ARUNI KASHYAP | Westland Publications Pvt Ltd | Pages 176 | Hard cover | Rs 499
By GANESH SAILI
To open author Aruni Kashyap’s book His Father’s Disease is to find your way into an amazing wonderland of ten long stories stories. Do not for a moment believe they are simple tales. Before you know it, the author takes you gently to the Northeast – with its great tropical rainforest beginning from the foothills of the Himalaya to taper off to the very tip of the Malaysian peninsula.
Whatever happened to lives that are lived straight out of a fairy tales in a land wrapped with misty-mountains, magical groves, lush green valleys, snow-capped peaks, gurgling streams and gushing waterfalls.
There is Arunachal for instance – our own Land of the Rising Sun – spread over 78,000 square miles, home to fifty-three tribes speakingover fifty languages. There are the Noctes, the Khamptis, the Adis Cover of HIS FATHER_S DISEASE Each sunset is but the resetting of the day after Magnolia blossoms and the Apa—Tanis, who have had a rude awakening of sorts, pole-vaulting as it were in a single lifetime from the Stone Age to the Sputnik.
In his short story the Skylark Girl, Kashyap has the readers meet the Assamese writer Sanjib who whilst at a conference in Delhi, evokes the magical fable of Tejimola, the girl who sprouted leaves.
‘What the heck is this writer from Assam trying to do?’ Wonders Delhi’s English speaking crowd. They fail to understand why one cannot stick to the familial fable or the well- worn wheel-ruts of rebellion, insurgency and its resultant travails? Why can’t you stick to the clichéd image of thin farmers with Mongolian features walking across the horizon to the local haat with a long bamboo pole balancing cane baskets filled with his farm produce?
Why don’t writers stick to the known, to the more known? Or is it that the more things change, the more they tend to remain the same? You have this girl who has been murdered, buried and forgotten. Yet she returns, again and again,from her grave, only this time reincarnated as a ghost creeper! In a frenzy, what she thinks is one last time, the scheming stepmother chops down the offending creeper but ‘the seeds of the gourd plant flew around… there were four hundred and fifty-nine large gourds, ninety- two immature ones and three thousand and forty-five flowers.’ Furtively she buries the shredded mess in a corner of the garden. Out of that heap springs a reddish elephant lime. But when the village boys pluck the limes, the tree begins to sing: ‘Tejimola is back.’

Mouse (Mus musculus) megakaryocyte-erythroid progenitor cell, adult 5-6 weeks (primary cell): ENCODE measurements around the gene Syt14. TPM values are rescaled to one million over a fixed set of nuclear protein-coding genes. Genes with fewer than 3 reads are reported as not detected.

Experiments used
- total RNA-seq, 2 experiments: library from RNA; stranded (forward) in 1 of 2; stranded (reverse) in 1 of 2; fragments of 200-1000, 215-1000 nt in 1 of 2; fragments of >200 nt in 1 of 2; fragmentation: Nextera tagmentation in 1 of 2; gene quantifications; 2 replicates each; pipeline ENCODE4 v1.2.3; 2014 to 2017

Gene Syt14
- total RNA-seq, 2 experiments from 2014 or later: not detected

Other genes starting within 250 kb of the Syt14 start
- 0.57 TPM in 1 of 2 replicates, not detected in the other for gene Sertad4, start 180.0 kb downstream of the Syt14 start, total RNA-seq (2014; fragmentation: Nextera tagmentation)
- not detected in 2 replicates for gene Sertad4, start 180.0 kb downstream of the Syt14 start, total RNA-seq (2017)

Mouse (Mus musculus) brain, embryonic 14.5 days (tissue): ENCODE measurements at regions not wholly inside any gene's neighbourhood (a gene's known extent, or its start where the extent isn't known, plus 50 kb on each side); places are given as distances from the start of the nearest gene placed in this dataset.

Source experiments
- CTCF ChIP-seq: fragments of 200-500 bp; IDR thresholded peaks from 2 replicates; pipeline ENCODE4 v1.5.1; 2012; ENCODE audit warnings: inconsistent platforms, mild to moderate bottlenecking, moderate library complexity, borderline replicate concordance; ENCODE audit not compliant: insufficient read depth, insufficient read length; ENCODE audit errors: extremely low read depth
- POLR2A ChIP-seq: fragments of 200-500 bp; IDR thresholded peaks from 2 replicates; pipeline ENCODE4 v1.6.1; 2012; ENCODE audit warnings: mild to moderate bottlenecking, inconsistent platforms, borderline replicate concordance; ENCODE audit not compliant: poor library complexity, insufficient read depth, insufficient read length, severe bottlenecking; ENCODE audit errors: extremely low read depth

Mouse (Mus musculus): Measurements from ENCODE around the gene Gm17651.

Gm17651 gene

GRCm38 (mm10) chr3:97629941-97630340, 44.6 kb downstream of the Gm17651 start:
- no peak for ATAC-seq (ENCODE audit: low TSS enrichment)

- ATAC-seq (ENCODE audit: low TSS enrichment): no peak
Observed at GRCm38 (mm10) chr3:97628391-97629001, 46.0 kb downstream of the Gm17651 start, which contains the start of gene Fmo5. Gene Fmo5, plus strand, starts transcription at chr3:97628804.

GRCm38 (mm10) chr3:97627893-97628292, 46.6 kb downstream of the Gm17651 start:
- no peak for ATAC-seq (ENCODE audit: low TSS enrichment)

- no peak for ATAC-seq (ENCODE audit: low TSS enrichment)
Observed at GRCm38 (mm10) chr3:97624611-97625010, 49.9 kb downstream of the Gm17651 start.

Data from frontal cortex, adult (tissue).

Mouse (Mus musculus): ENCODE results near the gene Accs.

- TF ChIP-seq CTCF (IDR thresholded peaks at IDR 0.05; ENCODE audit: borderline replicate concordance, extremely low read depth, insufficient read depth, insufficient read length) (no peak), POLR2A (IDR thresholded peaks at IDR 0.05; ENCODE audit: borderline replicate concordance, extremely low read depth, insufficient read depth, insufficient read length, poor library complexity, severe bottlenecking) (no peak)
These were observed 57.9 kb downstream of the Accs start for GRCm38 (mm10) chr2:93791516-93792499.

Does all this sound familiar? Well! You are not off the mark. Down the ages, the day the Indian Air Force for the first (and hopefully the last time) declared war on its own people and bombed Mizoram. In his tale, Tejimola end up trapped as a skylark in a cage before the spell is broken.
Or take Before the Bullet which reveals the heartlessness of that fiery piece of lead that has your name scribbled on it. An America-returned Desi is heading home on a bicycle, unaware that it is compulsory for all men living in the area to dismount as they walk past an encampment. He does not get off his bicycle That’s enough to enrage the troopers and they press the trigger. The deed is done. And its all too easy to get away that it. For violence, we are told brutalizes everything that comes in its path.
Then there is The Umricans that transports you to the lonesome lives of those who prefer to leave behind the ‘snug- as-a-bug’ comfort of home and hearth to chase mirages of lucre in foreign shores.For soon after as the darkness creeps closer, you find them returning to the familiar yelping:‘There is no place like home. East- West home’s best!’ Aruni Kashyap comes through as a gentle voice from a lesser-familiar part the country.